25 May 2014

Blog Post: Death Cafe sparking conversation

| Emily Morris
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According to the Australian Securities and Investment Commission, half of Australian’s will die without a will. Half? That’s a bit hard to believe really. I didn’t have a will until I was in my 30s and had my first child, but there wouldn’t have been anything to argue over or remedy so I wasn’t too concerned. Since the arrival of my daughter we have had discussions with family over who would be her guardian if my husband and I weren’t here anymore and put that down in a will, along with assigning our fairly measly assets (the arrival of children 2 and 3 haven’t prompted a follow up with said guardians which upon writing this reminds me I should maybe do).

Although I would have said there is an increasing awareness of wills and their importance (although the figures are surprising), the discussions around death, dying and last wishes haven’t been particularly forthcoming.

So I was interested to hear about the first Death Café to being run in Canberra on the weekend. I first heard about it on the radio last week, when Shanna Provost (Canberra Death Café organiser and author of The Rest Easy Journal) was talking about, well – death. Cardboard coffins, whether you can be buried on your property etc. More than anything, she was encouraging people to think about what they would want and ask questions about what is possible. She also spoke of recent Death Café’s where participants had decorated cardboard coffins. Far from being morbid, it sounded quite cool and probably a pretty good way to get your head around how you feel about death and what you would or wouldn’t want.

Personally, both my husband and I have divorced parents who have since remarried. The complications of death and dividing (for want of a better word) are up there in terms of potential for conflict, stress and hassles increased beyond what is necessary. Although I may have an idea of what my mum would want, my step sister may have different thoughts for her dad etc. Neither of us is necessarily going to be wrong, but in a time that would (I imagine) be pretty emotionally charged anyway, these kind of additional conflicts aren’t welcomed.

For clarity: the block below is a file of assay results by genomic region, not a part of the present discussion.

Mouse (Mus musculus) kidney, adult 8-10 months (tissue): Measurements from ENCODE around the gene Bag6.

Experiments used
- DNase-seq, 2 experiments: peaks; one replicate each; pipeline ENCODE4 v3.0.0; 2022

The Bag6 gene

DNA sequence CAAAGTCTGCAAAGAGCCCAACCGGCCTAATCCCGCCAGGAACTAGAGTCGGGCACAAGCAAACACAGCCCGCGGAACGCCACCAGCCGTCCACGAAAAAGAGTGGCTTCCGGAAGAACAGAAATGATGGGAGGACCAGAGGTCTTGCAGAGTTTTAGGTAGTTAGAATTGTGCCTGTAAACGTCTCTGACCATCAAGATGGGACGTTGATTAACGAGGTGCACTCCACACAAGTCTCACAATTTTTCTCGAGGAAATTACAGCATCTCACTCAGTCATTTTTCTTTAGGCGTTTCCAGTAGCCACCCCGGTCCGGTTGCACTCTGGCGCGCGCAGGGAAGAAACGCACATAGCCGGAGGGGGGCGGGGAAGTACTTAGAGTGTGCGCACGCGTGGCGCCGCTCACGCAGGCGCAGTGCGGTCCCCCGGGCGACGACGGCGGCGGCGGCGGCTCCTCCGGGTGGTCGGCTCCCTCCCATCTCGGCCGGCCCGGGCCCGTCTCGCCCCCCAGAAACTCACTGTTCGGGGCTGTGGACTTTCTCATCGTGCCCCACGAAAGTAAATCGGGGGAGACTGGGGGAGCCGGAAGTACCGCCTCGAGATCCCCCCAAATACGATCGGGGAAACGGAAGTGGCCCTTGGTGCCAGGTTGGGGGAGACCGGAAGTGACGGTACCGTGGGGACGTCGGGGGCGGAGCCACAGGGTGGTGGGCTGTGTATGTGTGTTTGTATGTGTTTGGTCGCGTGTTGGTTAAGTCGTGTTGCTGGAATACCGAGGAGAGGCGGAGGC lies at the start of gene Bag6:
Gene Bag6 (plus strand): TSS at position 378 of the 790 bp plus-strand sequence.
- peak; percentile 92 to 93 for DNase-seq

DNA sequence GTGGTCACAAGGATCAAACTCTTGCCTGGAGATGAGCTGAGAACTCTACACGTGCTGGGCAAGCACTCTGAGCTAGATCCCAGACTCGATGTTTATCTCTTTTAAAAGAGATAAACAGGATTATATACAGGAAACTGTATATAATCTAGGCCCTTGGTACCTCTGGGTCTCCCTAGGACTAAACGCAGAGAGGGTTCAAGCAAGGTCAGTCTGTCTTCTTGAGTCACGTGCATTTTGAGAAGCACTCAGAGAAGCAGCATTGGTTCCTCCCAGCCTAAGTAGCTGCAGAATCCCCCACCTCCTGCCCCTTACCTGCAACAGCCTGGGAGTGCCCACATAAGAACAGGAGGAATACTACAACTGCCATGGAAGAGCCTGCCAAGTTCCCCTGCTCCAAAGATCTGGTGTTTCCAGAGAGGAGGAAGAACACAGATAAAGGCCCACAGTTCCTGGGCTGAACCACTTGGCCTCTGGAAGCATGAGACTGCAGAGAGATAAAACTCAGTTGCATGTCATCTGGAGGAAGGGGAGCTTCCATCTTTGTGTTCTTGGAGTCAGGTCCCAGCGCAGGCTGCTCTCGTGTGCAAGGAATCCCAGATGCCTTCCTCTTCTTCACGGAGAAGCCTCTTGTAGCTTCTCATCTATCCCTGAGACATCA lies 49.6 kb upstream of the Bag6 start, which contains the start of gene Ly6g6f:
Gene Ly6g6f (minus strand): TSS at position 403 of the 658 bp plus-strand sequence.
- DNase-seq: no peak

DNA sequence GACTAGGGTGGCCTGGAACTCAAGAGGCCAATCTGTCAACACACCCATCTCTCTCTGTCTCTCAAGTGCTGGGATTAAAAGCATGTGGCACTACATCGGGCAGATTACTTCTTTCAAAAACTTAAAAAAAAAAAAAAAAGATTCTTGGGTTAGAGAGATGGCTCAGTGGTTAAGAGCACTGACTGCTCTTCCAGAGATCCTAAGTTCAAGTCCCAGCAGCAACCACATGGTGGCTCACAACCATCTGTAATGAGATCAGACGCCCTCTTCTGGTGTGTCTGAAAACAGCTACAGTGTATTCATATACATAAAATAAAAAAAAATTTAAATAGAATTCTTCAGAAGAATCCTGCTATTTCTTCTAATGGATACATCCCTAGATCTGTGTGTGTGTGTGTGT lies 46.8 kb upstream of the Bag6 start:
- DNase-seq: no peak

In any case it made me think the time has come to talk to my folks and my step siblings and get the family together for the usual chaos, partnered with a fairly frank conversation about what they might want when the time comes. For all my bravado it still feels like a tough discussion, particularly as to how we do that without any discussion of assets and money coming into it.

It makes me remember my grandmother’s recent funeral. As she made it to 92 it was a celebration of life more than anything else, but I couldn’t get past the fact that the funeral home had failed to put her red lippy on. As she was never seen without lippy she’d have probably hated that. Come to think of it, I should sit down with my husband and nut out what we would want. For me, I hate the organ and if they play it at my funeral I’ll come back and haunt the lot of them.

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JustThinking6:26 pm 19 Jul 15

I’m a single mum with no family (apart from my kids) so I organised all that years ago and all my friends told me I was being gross.
I didn’t want my kids getting stuck with everything if I died.
I even made CD’s for each of my kids and one for when I die.

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